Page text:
Victoria’s (Not So) Secret

We laugh because we know that humor can sometimes be serious.

Service to a purposeful truth may be humor’s most eloquent contribution.

And often its most devastating.

So it seemed when someone recently sent me a YouTube video of Victoria Osteen. She’s the wife of Joel Osteen, pastor of America’s biggest congregation, Lakewood Church in Houston. Mrs. Osteen serves as the co-pastor of Lakewood.

On this particular Sunday morning, Mrs. Osteen, standing next to her husband, told the thousands gathered in rapt attention:

“I just want to encourage every one of us to realize when we obey God, we’re not doing it for God – I mean that’s one way of looking at it – we’re doing it for ourselves, because God takes pleasure when we’re happy. That’s the thing that gives Him the greatest joy. So I want you to know this morning: just do good for your own self. Do good because God wants you to be happy. When you come to church, when you worship Him, you’re not doing it for God really, you’re doing it for yourself, because that’s what makes God happy. Amen?”

As the crowd begins to thunder its glowing approval, there is a cutaway to Bill Cosby, undoubtedly a clip from an episode of The Cosby Show, in which he is likely reacting to a child’s explanation of wrongdoing.

America’s favorite dad stands up, shakes his head, and proclaims in disgusted disbelief:

“That’s the dumbest thing I’ve ever heard in my life!”

Surprise always aids good humor, so I immediately laughed out loud. I couldn’t help it and meant no disrespect. It was just a spontaneous reaction.

Someone thought Victoria Osteen’s comments might have been that, and attached the surprise ending, but who would have picked Bill Cosby to make such a succinct theological reply?

I thought it was very funny and quite clever.

I must confess to having made my share of embarrassing comments in the presence of my long-suffering spouse – and even a church congregation. In this I sympathize with Mrs. Osteen.

She’s conceded “I could have been more articulate”, though that may not be the chief objection to her remarks.

And it’s true – and must be said – that Joel and Victoria Osteen, for all any of us know, are utterly sincere in their beliefs and their words. Their books, tapes and televised sermons have encouraged millions around the world. They believe, preach and practice a gospel of hope to those who are discouraged.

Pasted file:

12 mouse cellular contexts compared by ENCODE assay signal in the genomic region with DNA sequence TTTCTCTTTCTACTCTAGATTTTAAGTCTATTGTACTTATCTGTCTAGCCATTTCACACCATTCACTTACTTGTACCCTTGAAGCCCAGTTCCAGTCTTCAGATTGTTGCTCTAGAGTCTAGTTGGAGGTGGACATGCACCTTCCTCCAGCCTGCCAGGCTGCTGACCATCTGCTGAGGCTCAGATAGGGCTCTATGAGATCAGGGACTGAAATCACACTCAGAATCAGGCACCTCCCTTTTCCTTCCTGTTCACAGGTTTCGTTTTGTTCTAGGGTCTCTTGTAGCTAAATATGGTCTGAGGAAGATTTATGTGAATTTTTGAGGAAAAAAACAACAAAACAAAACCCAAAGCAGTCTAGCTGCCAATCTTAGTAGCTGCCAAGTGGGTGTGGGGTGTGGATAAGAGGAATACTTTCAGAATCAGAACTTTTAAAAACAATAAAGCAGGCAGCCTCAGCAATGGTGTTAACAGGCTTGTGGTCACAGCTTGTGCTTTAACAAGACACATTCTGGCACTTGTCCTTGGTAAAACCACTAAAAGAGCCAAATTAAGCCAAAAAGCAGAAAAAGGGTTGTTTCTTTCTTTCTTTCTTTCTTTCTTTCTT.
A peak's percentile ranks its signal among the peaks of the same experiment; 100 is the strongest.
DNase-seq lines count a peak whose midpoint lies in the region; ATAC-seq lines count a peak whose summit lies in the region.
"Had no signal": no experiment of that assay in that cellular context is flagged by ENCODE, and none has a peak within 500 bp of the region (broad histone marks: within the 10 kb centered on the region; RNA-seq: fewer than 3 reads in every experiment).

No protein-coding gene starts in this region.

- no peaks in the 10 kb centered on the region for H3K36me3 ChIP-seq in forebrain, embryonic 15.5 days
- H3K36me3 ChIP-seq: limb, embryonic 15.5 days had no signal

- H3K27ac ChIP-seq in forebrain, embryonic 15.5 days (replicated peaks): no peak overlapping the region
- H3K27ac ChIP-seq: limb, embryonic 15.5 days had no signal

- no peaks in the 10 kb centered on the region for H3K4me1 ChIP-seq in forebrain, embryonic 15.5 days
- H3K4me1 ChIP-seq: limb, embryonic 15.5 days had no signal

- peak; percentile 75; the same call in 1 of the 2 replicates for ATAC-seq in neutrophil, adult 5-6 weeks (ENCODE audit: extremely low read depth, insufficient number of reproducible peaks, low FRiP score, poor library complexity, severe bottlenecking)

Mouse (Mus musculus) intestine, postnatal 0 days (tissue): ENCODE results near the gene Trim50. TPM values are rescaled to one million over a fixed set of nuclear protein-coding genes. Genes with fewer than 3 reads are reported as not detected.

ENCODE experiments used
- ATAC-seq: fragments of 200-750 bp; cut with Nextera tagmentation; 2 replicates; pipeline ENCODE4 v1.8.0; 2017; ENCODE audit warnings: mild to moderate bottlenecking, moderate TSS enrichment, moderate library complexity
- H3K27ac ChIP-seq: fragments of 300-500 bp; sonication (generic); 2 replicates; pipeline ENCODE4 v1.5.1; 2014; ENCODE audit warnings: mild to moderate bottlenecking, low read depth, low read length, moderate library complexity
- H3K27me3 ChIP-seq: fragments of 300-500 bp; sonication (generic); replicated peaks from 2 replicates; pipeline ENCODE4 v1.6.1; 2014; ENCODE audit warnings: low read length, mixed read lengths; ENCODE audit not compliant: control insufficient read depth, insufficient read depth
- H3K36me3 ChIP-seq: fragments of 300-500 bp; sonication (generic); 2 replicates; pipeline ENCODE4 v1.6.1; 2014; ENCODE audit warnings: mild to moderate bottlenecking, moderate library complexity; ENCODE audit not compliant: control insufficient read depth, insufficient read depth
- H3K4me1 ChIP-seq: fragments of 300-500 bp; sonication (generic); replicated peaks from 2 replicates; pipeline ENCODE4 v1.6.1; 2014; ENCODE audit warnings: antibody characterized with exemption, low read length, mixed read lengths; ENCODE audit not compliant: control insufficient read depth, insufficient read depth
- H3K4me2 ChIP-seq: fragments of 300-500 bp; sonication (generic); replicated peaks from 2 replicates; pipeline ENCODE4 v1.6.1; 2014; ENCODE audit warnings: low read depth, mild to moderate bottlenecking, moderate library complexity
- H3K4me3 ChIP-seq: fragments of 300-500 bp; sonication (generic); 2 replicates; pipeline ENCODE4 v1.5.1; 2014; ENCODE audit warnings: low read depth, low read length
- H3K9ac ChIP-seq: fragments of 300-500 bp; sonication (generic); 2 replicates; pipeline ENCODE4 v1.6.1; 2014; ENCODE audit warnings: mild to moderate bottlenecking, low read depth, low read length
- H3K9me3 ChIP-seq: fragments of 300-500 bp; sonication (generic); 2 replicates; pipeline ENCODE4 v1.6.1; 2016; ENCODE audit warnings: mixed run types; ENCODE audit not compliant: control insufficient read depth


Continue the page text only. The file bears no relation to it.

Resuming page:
Who among us doesn’t subscribe to the amazing positive power of Christianity to heal the sick, comfort the afflicted, cheer the disheartened and otherwise miraculously transform desperate lives?

In all this there is truth – and important truth.

Insofar as what Mrs. Osteen said to her church that Sunday morning is what she believes – and even if it’s not – it deserves a response, in addition to Bill Cosby’s.

“Good philosophy must exist,” wrote C.S. Lewis, “if for no other reason, because bad philosophy needs to be answered.”

God’s job is not to make us happy.

If the holiness God desires in us leads also to our happiness, it is a blessed result of our faith, but hardly the reason for it. Happiness may be an effect of our confidence in Jesus Christ; it is not the cause of it.

God does not exist to give us what we want. We exist to bring him glory.

God owes us nothing, least of all personal happiness – he will be a debtor to no man. You and I, as God’s children and as his creation, owe him everything. This includes our obedience and our worship.

We obey God and worship him not because it brings us happiness – though it should give us joy, even in the most difficult of circumstances. We obey and worship God because this is God’s command and because it brings him pleasure.

This isn’t about us – none of it – it’s about him.

Going to the cross didn’t make Jesus happy – though the Bible tells us he endured it for the joy that was set before him even while “despising the shame” (Hebrews 12:2, KJV). The immeasurable love God showed us by denying his own Son’s desperate prayer for escape from the indescribable suffering of Calvary “demands my soul, my life, my all.”

When you and I look to the cross – when we realize – or try to – the great sacrifice of the Atonement, we don’t come to church figuring that God’s fortunate to have us there, or owes us anything. Instead we bow our heads, fall on our knees and seek not happiness but his forgiveness. With the songwriter, we count our richest gain but loss and pour contempt on all our pride.

In this we discover true joy.

Understanding God, Jesus and the Christian faith is to know that there is woven into the colorful fabric of every life the dark threads of pain and suffering that are needed for our growth and maturity. This is not intended by God as a curse but a blessing.

Throughout the scriptures, it’s discipleship that defines the Christian faith, not happiness. God’s people have always known that heaven awaits and this is hardly Your Best Life Now.

Sincerity never justifies error nor does hope alone define sound doctrine.

In speaking to her church that Sunday morning, Victoria Osteen wasn’t inarticulate. She was crystal clear. And therein lies the danger and the warning.

“We’re doing it for ourselves.”

Really?

May God bless you and your family.

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Filed under Christian World View, Faith, Religion

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